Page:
Jamaican born, New York based concert promoter George Crooks’ lifelong mantra is to make people happy. His success as an event promoter is not by chance, but the result of handwork, planning, foresight and executing on a well thought out marketing strategy.
“Success comes from proper planning and effective execution” he shared. “If I have been lucky in the process, I am extremely thankful.”
After an honorable discharge from the US Army in 1980, Crooks earned a Bachelors degree in Marketing from the University of North Florida in 1984. Today he is the founder and CEO of Jammins Events, an arts and cultural promotions event management company, which has evolved into a premier enterprise in the NY tri-state area. He has produced and organized some of the biggest events in the US and Jamaica including the first dancehall and reggae concerts held inside Brooklyn’s Barclay’s Center and Kings Theatre.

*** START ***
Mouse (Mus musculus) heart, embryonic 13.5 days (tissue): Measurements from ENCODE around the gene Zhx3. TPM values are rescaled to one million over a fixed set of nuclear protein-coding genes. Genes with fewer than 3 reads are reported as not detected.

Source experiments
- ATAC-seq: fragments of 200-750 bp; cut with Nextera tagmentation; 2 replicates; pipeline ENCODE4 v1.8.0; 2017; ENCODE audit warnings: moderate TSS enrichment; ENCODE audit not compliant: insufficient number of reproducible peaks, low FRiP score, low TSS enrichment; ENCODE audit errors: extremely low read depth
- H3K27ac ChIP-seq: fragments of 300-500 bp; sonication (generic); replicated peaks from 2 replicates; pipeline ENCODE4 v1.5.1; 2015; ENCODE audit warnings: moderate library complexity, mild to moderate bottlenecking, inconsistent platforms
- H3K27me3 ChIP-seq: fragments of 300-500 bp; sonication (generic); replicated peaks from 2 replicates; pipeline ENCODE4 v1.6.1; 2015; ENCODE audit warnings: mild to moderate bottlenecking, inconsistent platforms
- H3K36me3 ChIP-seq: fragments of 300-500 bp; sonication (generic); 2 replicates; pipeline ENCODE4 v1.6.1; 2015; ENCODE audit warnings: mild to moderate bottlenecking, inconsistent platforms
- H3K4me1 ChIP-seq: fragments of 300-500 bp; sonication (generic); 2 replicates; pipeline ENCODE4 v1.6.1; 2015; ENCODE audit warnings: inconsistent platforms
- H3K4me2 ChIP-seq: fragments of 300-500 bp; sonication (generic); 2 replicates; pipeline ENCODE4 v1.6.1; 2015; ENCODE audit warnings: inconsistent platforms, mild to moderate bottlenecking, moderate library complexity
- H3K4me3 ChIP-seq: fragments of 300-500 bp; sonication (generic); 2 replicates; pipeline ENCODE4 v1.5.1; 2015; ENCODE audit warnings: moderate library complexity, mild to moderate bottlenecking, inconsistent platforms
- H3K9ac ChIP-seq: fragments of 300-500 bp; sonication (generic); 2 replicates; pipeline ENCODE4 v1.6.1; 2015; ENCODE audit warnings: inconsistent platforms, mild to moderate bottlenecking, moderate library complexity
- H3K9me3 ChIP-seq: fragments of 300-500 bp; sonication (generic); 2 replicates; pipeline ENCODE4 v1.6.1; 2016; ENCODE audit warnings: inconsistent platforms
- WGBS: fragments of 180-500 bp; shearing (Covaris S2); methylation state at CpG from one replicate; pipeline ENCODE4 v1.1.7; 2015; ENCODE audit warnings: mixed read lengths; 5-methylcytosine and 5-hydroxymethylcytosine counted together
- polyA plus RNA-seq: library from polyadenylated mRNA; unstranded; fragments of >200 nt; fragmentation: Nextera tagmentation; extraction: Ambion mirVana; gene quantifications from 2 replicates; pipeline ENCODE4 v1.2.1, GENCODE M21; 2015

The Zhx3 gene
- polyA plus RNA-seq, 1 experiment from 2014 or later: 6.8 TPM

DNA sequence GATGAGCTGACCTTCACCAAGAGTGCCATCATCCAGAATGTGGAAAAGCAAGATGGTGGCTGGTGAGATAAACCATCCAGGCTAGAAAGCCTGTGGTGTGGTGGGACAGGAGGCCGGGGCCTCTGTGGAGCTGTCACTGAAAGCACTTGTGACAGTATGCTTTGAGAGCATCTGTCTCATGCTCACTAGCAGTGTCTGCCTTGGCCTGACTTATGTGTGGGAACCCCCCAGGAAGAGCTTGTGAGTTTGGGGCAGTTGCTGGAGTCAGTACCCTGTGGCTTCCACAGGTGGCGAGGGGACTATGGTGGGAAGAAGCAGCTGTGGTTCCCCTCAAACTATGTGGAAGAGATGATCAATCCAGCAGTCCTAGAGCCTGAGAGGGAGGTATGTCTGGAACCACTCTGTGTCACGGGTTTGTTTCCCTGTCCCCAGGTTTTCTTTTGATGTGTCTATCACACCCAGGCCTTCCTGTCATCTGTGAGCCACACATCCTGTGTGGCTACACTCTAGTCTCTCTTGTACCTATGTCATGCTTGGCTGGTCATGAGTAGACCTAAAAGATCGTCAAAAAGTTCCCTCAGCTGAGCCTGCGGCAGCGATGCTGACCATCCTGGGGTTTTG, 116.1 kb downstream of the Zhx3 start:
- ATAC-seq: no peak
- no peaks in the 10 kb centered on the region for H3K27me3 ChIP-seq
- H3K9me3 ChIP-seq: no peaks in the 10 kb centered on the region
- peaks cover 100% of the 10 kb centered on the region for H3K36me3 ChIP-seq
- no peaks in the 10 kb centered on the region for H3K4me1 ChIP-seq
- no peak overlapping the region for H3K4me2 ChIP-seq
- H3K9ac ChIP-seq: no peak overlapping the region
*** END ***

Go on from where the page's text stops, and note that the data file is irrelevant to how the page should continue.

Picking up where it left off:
In March, when dancehall superstar Buju Banton delivered his highly anticipated performance at the Long Walk To Freedom concert at the National Stadium in Kingston, Crooks was tapped to produce and execute the ‘Official After Party’ that was held at the Liguanea Club in Kingston. His production company has also produced the annual New York Reggae Festival, the Brooklyn Music Festival, the Soul and Reggae Legends Series at the landmark Brooklyn Academy of Music, The Singers in Action concert series, The Reggae Jazz Festival, the St Mary Reggae Music Festival in Jamaica, several Jamaican and American stage plays, amateur boxing matches and other music festivals throughout the Caribbean and the USA which have brought increased economic activities and generated publicity locally and internationally. In August, Crooks and his team from Jammins Production will present the ‘Singers In Action’ concert series with lovers’ rock King Beres Hammond on Sunday, August 4th at the Ford Amphitheater at Coney Island Boardwalk, Brooklyn, NY, then a week later on Saturday, August 10, he performs at the New Jersey Performing Arts Center (NJPAC) in Newark, NJ. Joining Beres at both events will be Maxi Priest and rising star Romain Virgo,